William S Burroughs – Junky

Posted on | June 12, 2011 | 5 Comments

JunkyJunky is William S. Burroughs semi-autobiographical story, about being a drug-addict – a “junky,” if you will – in the 1940s in the good ol’ US of A. At less than two hundred pages, this is an extremely short, albeit insightful read.

This first-person narrative is an unapologetic unemotional documentary of Burroughs’ experiences, the friends he made, and the encounters with the law, as they tried to clamp down on drugs, addiction and peddling, with the help of “pigeons”.

Originally published under the pseudonym, William Lee (Lee being his mother’s maiden name), at the very outset, the reader is told that the narrator is an Ivy League graduate (Harvard), with a trust-fund to his name. So, the theories of a “troubled childhood” or “hard-times” or “bad company” are almost instantly cast aside.

The question is frequently asked: Why does a man become a drug addict?

The answer is usually that he does not intend to become an addict. You don’t wake up one morning and decide to become a drug addict. […] You become a narcotics addict because you do not have strong motivations in any other direction. Junk wins by default. I tried it as a matter of curiosity. I drifted along taking shots when I could score. I ended up hooked.

Burroughs does not make any excuses, but instead writes about the junk community with a kind of objectivism that would make a good journalist proud. His tale takes him through New York City, and then Kentucky, New Orleans and finally Mexico. However, in spite of the change in location, the paradigm remains the same:

Junk is often found adjacent to ambiguous or transitional districts: East Fourteenth near Third in New York; Poydras and St.Charles in New Orleans; San Juan Létran in Mexico City. Stores selling artificial limbs, wig-makers, dental mechanics, loft manufacturers of perfumes, pomades, novelties, essential oils. A point where dubious business enterprise touches Skid Row.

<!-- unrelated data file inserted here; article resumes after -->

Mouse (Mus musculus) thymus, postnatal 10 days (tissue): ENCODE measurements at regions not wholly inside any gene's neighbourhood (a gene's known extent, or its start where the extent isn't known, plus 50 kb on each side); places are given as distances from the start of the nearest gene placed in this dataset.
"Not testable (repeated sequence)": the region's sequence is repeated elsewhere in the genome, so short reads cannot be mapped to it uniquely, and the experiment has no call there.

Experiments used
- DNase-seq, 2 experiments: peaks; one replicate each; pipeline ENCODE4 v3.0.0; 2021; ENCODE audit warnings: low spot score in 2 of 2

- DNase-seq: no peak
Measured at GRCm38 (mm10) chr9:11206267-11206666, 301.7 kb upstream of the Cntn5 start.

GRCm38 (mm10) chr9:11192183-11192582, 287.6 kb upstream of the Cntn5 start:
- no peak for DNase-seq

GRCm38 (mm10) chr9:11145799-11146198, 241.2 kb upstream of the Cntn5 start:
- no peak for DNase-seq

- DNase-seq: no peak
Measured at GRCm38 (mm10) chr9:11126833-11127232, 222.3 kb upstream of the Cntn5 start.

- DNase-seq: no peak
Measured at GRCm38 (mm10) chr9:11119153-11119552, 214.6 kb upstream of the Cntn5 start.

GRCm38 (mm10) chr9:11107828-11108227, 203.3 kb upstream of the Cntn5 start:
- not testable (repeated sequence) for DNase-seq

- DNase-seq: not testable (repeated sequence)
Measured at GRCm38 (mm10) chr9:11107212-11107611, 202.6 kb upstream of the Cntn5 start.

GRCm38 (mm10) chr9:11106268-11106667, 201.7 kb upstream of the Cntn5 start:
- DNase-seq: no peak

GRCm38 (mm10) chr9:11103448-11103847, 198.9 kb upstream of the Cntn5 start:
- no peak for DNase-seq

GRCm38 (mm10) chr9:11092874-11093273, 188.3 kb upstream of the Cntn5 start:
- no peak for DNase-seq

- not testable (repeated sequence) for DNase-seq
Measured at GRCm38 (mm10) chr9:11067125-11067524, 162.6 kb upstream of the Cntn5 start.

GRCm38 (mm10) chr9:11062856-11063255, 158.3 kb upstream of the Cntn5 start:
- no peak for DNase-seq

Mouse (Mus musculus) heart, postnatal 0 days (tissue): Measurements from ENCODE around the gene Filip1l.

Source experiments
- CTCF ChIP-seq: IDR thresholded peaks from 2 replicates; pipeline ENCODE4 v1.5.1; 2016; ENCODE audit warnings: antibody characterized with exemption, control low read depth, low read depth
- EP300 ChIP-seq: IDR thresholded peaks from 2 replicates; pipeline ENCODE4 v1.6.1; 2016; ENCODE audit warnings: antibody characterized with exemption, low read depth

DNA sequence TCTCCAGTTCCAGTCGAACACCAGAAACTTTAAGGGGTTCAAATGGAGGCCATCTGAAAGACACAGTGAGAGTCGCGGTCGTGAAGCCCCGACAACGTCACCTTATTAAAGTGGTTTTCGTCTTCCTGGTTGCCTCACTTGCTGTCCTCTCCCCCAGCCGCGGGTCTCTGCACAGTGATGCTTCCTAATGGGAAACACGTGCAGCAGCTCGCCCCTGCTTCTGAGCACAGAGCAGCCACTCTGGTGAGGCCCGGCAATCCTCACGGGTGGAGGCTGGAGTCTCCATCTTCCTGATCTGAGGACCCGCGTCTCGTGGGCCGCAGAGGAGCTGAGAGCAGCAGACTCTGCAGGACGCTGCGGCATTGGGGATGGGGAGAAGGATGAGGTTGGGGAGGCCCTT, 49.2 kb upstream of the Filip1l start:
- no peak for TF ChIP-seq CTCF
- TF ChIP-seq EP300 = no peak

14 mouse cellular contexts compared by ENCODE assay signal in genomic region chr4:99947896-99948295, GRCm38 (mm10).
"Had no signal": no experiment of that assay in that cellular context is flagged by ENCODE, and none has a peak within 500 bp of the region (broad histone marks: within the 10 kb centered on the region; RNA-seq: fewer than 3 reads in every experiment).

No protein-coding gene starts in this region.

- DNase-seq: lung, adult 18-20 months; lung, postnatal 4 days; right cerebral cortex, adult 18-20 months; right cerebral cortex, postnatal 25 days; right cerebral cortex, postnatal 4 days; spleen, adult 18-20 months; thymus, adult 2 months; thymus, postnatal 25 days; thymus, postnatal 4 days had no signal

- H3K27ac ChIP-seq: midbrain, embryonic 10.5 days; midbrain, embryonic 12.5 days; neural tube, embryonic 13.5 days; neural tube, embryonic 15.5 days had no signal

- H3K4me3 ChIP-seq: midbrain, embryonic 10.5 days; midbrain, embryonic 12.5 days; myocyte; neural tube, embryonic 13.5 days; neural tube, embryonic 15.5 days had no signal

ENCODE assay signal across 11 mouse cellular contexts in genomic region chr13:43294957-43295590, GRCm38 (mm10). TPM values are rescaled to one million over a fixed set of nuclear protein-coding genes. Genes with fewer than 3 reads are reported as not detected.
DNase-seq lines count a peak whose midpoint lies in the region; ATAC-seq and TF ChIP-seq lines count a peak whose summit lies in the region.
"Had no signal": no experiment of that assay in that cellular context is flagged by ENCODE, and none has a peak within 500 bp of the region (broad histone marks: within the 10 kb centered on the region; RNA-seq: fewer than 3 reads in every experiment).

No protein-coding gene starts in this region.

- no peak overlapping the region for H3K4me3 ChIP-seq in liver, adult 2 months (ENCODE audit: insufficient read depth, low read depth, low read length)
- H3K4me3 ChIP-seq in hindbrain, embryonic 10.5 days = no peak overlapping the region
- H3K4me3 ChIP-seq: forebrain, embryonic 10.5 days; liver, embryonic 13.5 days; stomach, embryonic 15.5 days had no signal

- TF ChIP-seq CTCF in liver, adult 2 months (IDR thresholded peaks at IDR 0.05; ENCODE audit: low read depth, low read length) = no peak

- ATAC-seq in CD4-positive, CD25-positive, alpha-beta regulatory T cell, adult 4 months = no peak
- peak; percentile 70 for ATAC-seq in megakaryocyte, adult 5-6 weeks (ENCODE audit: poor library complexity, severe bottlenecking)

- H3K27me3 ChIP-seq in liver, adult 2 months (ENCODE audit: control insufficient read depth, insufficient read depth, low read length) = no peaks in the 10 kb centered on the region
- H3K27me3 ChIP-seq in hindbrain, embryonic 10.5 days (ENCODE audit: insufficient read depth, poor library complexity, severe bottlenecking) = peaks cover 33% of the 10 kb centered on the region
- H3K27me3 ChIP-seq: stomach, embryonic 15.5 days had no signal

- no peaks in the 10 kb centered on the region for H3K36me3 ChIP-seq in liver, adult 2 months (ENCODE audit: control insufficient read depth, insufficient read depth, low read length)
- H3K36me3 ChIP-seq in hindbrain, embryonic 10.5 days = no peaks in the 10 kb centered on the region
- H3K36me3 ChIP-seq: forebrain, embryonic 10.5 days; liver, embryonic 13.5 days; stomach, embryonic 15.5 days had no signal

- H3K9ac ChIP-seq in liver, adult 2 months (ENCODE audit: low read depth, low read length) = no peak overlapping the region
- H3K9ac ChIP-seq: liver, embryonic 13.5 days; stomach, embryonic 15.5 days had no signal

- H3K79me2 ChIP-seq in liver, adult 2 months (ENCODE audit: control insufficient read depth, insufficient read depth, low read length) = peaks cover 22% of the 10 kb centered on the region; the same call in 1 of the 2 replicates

What makes this a truly tremendous feat is that Burroughs managed to get it published in the anti-drug America of the 1950s, where books like this, in all likelihood, got censored. However, despite being unapologetic, this book is almost a narrative on why addiction is bad, and how difficult a habit it is to kick, despite one telling oneself they have it all under control.

From junk sickness, there seems to be no escape. Junk sickness is the reverse side of junk kick. The kick of junk is that you have to have it. Junkies run on junk time and junk metabolism. They are subject to junk climate. They are warmed and chilled by junk. The kick of junk is living under junk conditions. You cannot escape from junk sickness any more than you can escape from junk kick after a shot.

The singular focus of the book is junk, despite it being autobiographical. Trysts with law, friends Burroughs scored with, friends he relied on and how he got the money to score are all detailed impeccably – you could say, it’s almost documented. Morphine, coke, heroin – how to procure them and the high you get off them – you name it, it’s there. However, the one complaint I had with the book is, the reader is not privy to the author’s personal life at all. For example, in a passing statement, we learn that Burroughs has a wife – wait…hang on… what?! Some of those bits were slightly confusing, but then, one must take a step back and remember that this is all about the addiction, and everything else is secondary.